Review of Home School in the Woods Timeline Collection

Disclaimer: I received a FREE copy of this product through the HOMESCHOOL REVIEW CREW in exchange for my honest review. I was not required to write a positive review nor was I compensated in any other way.

Are you timeline-challenged? Does the idea of drawing (or having your kids draw) pictures of historical figures to stick in a book or on the living room wall turn your stomach? Does your perfectionist self dread searching online for the ideal image to illustrate your timeline? Do your kids groan when you pull out your carefully crafted figures? Until this month, I answered “YES!” to all of those questions. We had given up on timelines.

When our family was chosen to review Amy Pak’s Timeline Collection: A Collection of Historical Timeline Figures, I knew it was time to try again. Would the beautifully detailed, hand-drawn images from Home School in the Woods rescue us from timeline failure?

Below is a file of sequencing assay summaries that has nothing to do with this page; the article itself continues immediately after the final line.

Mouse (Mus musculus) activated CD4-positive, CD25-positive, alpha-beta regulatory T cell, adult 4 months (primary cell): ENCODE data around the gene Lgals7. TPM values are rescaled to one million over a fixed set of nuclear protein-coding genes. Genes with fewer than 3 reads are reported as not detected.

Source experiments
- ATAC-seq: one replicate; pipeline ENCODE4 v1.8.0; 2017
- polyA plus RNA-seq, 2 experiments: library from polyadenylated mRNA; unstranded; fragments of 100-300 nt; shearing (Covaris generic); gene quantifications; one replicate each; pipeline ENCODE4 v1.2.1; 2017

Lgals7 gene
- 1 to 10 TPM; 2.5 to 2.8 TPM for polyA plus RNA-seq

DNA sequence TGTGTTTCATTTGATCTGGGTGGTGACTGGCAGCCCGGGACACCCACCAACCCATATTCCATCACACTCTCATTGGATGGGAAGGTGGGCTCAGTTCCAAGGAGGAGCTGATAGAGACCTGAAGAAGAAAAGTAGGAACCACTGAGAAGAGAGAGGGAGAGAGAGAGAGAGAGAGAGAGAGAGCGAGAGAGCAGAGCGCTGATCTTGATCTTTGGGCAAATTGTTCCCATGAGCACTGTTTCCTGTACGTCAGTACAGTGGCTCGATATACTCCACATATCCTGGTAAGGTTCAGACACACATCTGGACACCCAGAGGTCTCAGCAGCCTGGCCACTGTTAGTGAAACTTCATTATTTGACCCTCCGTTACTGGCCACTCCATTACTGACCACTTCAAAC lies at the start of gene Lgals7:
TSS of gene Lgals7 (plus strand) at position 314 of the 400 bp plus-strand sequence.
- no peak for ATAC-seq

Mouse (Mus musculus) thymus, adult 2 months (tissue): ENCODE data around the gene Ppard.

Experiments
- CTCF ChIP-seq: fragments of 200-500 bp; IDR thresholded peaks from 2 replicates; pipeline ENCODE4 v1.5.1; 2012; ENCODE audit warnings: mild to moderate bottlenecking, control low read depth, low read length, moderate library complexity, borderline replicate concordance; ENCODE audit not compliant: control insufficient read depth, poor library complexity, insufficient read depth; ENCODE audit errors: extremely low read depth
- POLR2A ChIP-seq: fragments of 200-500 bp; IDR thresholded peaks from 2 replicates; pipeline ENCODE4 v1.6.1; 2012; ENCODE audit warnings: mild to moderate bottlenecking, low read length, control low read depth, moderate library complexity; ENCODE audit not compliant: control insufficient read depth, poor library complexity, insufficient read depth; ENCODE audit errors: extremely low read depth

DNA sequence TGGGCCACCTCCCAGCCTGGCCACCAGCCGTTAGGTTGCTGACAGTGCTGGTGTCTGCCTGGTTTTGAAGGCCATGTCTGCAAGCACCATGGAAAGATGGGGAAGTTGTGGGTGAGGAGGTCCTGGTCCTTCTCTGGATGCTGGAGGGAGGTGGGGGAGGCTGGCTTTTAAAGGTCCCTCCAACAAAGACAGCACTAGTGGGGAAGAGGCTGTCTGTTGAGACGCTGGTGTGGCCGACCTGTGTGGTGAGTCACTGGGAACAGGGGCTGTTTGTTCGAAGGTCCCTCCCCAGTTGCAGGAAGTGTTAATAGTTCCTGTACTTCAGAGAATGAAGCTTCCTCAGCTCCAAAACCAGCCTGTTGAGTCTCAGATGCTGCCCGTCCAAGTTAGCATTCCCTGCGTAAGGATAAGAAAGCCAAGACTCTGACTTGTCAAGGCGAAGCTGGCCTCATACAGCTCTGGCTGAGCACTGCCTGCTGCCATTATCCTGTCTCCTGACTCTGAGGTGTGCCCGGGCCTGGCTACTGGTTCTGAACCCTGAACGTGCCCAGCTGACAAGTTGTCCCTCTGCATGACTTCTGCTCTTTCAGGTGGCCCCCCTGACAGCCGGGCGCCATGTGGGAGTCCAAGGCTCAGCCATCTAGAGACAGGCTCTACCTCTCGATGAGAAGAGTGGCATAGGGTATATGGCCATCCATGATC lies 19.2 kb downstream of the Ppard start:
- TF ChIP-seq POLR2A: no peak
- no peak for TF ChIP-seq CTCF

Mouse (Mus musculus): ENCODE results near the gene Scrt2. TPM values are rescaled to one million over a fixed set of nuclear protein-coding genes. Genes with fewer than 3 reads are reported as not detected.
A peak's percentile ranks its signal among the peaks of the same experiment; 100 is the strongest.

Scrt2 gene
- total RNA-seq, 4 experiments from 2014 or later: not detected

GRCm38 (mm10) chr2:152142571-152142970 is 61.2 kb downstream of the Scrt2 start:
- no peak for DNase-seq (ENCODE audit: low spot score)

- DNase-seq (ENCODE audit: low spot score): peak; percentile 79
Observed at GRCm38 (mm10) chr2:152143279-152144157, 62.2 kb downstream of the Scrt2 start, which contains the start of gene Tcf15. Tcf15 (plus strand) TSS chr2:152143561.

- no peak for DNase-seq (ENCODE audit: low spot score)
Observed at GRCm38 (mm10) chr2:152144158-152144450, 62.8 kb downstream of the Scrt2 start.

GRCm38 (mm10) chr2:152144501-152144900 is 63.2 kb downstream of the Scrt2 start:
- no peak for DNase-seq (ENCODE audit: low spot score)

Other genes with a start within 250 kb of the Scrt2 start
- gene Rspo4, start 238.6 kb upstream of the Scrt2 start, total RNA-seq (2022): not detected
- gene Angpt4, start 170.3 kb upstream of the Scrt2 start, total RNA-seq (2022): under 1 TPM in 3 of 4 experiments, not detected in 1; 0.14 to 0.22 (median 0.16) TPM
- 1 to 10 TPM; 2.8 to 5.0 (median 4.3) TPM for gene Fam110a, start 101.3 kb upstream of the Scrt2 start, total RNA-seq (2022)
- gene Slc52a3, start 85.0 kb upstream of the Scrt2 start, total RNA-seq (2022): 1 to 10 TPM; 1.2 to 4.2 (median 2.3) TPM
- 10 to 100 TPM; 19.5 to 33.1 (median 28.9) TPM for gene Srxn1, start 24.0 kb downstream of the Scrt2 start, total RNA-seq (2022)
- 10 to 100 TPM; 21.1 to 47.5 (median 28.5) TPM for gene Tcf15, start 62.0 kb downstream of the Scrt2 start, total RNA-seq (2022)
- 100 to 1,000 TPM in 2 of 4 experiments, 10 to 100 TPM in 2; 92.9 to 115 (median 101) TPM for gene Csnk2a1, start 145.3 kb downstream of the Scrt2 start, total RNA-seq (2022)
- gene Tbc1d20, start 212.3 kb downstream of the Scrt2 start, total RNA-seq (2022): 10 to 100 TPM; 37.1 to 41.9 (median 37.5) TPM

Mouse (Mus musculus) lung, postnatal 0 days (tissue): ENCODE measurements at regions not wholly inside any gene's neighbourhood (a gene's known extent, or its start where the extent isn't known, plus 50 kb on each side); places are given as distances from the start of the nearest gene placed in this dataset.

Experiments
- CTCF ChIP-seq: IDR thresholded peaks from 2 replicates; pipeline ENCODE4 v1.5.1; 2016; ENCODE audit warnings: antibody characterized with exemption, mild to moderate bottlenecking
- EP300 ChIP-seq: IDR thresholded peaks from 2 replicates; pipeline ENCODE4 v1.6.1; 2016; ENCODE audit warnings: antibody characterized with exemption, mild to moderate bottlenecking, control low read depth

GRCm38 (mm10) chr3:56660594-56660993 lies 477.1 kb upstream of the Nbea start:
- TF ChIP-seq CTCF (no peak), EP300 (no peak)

Printing Premade Pages from CD1

When the link to download the Timeline Collection arrived in my inbox, I was anxious to get started. There were two zip files to download.

Within minutes, I had saved them and extracted their contents.

Clicking on Start.htm, I discovered that CD1 contained preformatted pages of timeline figures. Since we are studying the 1600s right now, I explored the Resurrection to Revolution section until I found the page I needed.

The images on CD1 are available in two sizes. Wall-Sized Figures are a bit larger than I wanted for our timeline book. I chose the Notebook-Sized Figures. The image below shows what a page looks like With Text or Without Text. Since explanatory text is an excellent tool for future review, I opted for the figures With Text.